The weather had not improved and the mission once again appeared doomed when the Flying Fortress arrived over Rabaul. The island was invisible, masked by heavy cloud cover. Then, in the distance, Zeamer noted that he could clearly see Kavieng at the north end of the distant island of New Ireland. The break in the weather pattern seemed strange until Zeamer recalled the active volcano to the west of Rabaul Harbor. (Many American bomber pilots claimed they could find the harbor in the dark just by the smell of sulfur emitted by that volcano.)

Quickly Zeamer's keen mind solved the mystery--the volcano was constantly sending up a stream of hot air. This would undoubtedly clear the air beneath the clouds and, if one came in low enough, he should be able to get the needed recon photos.

Zeamer flew north to Kavieng and then plotted his course back to Rabaul. As he approached Simpson Harbor, he dropped down to 8,000 feet and his Fortress broke through the clouds and into clear airspace. Above him sixteen Mitsubishi fighters circled while Zeamer's camera clicked away, capturing the scene below. What the camera revealed was at least 110 enemy ships, all of them firing back at the invading American bomber.

Zeamer's crew fought back furiously while the pilot held his airplane on course until the photos had been taken, and then began a series of evasive "S" turns. As he finished the run, he was attacked by three Zeroes, all of which went down in flames, thanks to the accuracy of Zeamer's gunners. Lieutenant Zeamer and his adopted crew finally accomplished what no other pilot in four days had been able to do. For his heroism and determination, Lieutenant Zeamer was awarded the Silver Star. So too, were all the other members of his crew on that mission.

Lieutenant Zeamer flew again and again thereafter, often in the pilot's seat, despite the fact that he was still not checked out as a B-17 pilot. For whatever reason, his commanders chose to overlook that technicality. On a mission over Rabaul Harbor on January 16, 1943, Zeamer sank an 8,000-ton ship. For that action, he was awarded the Air Medal.

That same month his roving role put him temporarily in the 65th Bombardment Squadron as an operations officer. There he met Captain Rocky Stone, a navigator whose pilot had been reported missing in action. Stone and his bombardier asked Zeamer to fly with them and Zeamer quickly agreed. He respected both men for their courage and skill. The bombardier was a man he had met at Langley before the war, a young officer who was one of the best bombardiers in the Pacific.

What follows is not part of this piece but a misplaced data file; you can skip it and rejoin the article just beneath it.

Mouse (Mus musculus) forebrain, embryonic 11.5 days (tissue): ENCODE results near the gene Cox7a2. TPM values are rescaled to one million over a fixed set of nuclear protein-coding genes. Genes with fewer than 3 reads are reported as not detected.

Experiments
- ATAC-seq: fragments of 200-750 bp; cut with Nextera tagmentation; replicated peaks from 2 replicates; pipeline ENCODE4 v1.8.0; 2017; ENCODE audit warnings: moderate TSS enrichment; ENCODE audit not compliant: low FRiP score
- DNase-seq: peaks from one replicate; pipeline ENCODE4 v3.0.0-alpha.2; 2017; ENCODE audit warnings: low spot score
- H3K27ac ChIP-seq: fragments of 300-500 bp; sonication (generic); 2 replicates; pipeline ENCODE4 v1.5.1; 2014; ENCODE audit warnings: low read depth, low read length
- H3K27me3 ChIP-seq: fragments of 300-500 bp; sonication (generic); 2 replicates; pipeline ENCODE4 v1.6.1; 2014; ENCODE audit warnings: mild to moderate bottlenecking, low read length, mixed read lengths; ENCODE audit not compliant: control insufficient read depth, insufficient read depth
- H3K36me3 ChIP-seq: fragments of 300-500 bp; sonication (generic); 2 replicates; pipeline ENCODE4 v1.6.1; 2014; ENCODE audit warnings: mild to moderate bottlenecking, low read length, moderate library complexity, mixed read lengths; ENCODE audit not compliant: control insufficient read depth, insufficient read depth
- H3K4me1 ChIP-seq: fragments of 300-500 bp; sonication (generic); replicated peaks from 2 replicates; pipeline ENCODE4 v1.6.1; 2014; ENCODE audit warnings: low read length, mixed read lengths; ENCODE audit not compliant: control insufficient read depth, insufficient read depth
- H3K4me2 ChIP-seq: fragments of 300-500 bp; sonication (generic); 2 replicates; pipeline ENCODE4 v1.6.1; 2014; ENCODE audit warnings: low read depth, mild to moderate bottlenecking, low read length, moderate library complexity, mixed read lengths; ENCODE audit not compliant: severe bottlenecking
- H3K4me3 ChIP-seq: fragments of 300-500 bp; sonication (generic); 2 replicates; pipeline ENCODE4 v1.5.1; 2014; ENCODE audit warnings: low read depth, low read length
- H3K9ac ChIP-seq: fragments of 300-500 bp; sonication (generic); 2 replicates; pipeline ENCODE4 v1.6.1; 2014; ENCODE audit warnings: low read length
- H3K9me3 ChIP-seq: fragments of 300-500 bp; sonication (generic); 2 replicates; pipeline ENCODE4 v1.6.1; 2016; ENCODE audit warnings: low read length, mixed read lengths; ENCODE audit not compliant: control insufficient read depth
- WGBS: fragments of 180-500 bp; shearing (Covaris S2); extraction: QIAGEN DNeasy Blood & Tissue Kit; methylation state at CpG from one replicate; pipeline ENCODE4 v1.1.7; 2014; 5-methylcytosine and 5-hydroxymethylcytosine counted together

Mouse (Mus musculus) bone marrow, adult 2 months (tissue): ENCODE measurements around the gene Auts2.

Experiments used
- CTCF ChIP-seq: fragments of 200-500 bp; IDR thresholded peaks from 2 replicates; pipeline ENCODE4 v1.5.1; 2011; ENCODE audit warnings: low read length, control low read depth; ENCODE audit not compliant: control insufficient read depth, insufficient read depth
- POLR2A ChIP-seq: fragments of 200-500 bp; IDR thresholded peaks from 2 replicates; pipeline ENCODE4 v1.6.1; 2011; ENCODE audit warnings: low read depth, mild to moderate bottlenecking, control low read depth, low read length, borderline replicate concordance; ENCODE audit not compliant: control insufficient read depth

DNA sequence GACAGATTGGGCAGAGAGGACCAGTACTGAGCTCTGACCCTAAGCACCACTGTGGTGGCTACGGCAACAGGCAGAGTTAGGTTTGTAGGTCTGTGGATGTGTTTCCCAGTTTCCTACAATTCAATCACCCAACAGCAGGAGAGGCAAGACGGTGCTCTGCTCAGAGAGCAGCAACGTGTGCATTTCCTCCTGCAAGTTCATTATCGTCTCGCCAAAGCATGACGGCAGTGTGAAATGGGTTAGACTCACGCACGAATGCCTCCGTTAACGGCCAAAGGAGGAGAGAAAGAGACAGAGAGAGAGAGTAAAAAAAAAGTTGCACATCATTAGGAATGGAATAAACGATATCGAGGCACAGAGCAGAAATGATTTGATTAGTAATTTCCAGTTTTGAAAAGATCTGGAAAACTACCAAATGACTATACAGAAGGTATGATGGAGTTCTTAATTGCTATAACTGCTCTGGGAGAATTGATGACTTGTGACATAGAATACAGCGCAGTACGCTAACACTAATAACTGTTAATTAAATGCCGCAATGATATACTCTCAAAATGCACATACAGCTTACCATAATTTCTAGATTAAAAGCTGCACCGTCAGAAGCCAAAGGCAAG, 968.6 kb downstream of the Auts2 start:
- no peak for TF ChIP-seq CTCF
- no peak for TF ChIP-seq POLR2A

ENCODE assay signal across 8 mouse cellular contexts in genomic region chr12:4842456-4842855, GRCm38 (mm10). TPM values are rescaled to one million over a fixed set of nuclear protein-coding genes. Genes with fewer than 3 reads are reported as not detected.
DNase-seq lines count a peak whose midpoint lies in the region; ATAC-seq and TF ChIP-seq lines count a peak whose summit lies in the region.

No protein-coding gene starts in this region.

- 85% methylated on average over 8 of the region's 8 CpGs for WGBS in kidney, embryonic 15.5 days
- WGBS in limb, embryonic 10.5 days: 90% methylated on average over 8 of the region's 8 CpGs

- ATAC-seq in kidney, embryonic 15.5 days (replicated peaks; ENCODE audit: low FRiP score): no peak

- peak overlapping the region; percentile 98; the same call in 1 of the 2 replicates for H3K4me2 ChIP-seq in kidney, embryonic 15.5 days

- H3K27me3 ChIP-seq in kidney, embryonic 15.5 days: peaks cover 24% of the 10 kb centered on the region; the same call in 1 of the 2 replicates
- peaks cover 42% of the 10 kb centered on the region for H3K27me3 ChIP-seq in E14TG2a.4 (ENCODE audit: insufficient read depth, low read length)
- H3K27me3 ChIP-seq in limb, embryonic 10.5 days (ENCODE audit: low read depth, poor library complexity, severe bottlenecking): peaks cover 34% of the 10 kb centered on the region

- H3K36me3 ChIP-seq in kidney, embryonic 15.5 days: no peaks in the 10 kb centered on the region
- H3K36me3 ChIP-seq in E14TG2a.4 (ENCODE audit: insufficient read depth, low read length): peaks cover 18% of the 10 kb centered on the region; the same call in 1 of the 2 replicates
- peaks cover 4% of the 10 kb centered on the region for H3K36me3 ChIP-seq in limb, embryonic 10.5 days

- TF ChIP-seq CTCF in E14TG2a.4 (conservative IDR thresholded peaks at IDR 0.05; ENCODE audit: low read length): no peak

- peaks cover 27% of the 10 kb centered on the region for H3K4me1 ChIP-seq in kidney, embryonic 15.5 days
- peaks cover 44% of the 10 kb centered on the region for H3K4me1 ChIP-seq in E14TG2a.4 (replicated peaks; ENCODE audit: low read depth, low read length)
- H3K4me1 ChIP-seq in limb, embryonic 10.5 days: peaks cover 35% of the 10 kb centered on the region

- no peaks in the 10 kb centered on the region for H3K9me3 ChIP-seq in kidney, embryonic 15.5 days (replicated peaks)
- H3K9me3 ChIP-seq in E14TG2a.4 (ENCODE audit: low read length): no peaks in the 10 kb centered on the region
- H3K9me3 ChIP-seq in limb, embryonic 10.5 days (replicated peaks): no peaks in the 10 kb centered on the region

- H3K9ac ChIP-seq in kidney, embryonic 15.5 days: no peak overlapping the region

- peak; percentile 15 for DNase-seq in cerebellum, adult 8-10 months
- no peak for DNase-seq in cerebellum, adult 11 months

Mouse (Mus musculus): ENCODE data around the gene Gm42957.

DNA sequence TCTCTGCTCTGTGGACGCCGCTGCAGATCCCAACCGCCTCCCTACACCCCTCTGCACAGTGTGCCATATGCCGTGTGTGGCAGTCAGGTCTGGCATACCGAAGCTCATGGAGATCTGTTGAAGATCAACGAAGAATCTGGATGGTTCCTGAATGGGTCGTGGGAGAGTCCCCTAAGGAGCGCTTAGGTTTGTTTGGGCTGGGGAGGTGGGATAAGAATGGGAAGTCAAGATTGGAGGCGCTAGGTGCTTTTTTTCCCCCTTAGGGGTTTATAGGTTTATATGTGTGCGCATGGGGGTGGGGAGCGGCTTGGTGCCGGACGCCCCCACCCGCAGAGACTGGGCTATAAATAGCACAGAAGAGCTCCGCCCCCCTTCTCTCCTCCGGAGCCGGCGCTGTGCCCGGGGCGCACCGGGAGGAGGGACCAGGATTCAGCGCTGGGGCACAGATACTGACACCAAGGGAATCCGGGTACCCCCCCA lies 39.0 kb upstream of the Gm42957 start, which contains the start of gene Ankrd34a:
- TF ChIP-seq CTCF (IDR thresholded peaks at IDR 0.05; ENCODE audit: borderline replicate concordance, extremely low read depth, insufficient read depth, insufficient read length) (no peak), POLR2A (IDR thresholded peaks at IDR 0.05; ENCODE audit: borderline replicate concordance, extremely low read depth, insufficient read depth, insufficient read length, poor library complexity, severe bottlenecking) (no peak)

Joseph Raymond Sarnoski

Three years Jay's senior, Joe Sarnoski was the second-oldest child in a family of seventeen children belonging to a Polish coal miner in Zeamer's home state of Pennsylvania. As the family had grown, Joe's father's health began to fail and he left the coal mines to begin farming. It was tough, but a suitable calling, for so large a family. All of the children worked hard to keep the farm operating and make ends meet.

Though the rural farm life was tough and demanding, education was first priority in the Sarnoski family, and Joe received his first six grades of learning at Grade School #4 in nearby Fell Township. A few years later when his family moved to White's Crossing, Joe completed his education there.

Though the responsibility of alternating between education and farm work left little free time, young Joe Sarnoski found diversion in numerous hobbies that included baseball, fishing, hunting, playing the accordion, and singing. In later years when he served as a bombardier in an American bomber, those who flew with him often recalled the sound of his voice belting out tunes over the interphones.

Joe's biggest interest, however, was in aviation. He covered his walls with pictures of airplanes, built models, and read all he could about gliders and motorized aircraft. He constantly begged his parents to allow him to go somewhere where he could learn more about airplanes. On March 7, 1936, two months after his twenty-first birthday, Joe Sarnoski enlisted in the U. S. Army as an air cadet, entering service in Baltimore, MD.